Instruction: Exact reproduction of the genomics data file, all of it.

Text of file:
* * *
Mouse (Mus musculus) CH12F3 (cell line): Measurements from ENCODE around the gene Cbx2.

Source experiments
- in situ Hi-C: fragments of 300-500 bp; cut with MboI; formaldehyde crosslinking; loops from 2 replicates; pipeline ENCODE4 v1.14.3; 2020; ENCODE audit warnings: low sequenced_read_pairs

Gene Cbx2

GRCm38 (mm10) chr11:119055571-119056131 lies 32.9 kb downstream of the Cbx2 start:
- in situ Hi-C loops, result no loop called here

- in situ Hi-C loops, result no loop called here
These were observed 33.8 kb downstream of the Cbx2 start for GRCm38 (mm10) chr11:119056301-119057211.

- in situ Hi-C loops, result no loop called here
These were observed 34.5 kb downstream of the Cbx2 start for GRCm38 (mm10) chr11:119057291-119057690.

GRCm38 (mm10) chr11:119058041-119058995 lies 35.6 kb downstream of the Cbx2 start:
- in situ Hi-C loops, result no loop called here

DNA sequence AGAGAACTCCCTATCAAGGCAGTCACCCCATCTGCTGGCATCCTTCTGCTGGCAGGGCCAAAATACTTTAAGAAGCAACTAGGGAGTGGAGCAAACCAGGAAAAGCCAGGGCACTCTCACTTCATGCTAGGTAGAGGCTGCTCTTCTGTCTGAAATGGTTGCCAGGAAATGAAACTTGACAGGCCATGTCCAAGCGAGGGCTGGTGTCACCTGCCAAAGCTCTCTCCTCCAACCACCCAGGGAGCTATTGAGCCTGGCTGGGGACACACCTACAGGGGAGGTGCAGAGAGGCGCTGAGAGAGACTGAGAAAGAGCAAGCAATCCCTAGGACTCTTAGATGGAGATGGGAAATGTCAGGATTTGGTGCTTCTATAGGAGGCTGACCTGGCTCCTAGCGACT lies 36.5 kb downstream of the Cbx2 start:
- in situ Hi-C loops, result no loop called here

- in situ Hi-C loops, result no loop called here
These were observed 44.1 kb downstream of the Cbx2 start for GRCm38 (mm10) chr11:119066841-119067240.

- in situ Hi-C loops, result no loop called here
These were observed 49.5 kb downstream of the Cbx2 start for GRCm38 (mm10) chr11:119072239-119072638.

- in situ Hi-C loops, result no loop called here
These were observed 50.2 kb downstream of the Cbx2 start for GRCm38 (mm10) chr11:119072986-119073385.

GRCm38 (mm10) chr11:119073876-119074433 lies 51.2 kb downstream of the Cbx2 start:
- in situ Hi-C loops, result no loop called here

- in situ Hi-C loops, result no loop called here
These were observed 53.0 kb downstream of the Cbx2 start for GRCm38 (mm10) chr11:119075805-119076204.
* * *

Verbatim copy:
Mouse (Mus musculus) CH12F3 (cell line): Measurements from ENCODE around the gene Cbx2.

Source experiments
- in situ Hi-C: fragments of 300-500 bp; cut with MboI; formaldehyde crosslinking; loops from 2 replicates; pipeline ENCODE4 v1.14.3; 2020; ENCODE audit warnings: low sequenced_read_pairs

Gene Cbx2

GRCm38 (mm10) chr11:119055571-119056131 lies 32.9 kb downstream of the Cbx2 start:
- in situ Hi-C loops, result no loop called here

- in situ Hi-C loops, result no loop called here
These were observed 33.8 kb downstream of the Cbx2 start for GRCm38 (mm10) chr11:119056301-119057211.

- in situ Hi-C loops, result no loop called here
These were observed 34.5 kb downstream of the Cbx2 start for GRCm38 (mm10) chr11:119057291-119057690.

GRCm38 (mm10) chr11:119058041-119058995 lies 35.6 kb downstream of the Cbx2 start:
- in situ Hi-C loops, result no loop called here

DNA sequence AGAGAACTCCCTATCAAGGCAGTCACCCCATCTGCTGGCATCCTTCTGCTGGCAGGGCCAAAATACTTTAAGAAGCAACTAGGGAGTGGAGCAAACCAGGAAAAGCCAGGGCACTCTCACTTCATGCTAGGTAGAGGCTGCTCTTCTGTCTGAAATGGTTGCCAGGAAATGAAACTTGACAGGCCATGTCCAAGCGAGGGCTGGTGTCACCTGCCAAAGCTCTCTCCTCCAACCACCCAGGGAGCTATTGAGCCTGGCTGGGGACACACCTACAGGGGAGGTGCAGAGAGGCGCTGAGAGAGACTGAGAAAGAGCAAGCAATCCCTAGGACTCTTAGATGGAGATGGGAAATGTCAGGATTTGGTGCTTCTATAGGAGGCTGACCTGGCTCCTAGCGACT lies 36.5 kb downstream of the Cbx2 start:
- in situ Hi-C loops, result no loop called here

- in situ Hi-C loops, result no loop called here
These were observed 44.1 kb downstream of the Cbx2 start for GRCm38 (mm10) chr11:119066841-119067240.

- in situ Hi-C loops, result no loop called here
These were observed 49.5 kb downstream of the Cbx2 start for GRCm38 (mm10) chr11:119072239-119072638.

- in situ Hi-C loops, result no loop called here
These were observed 50.2 kb downstream of the Cbx2 start for GRCm38 (mm10) chr11:119072986-119073385.

GRCm38 (mm10) chr11:119073876-119074433 lies 51.2 kb downstream of the Cbx2 start:
- in situ Hi-C loops, result no loop called here

- in situ Hi-C loops, result no loop called here
These were observed 53.0 kb downstream of the Cbx2 start for GRCm38 (mm10) chr11:119075805-119076204.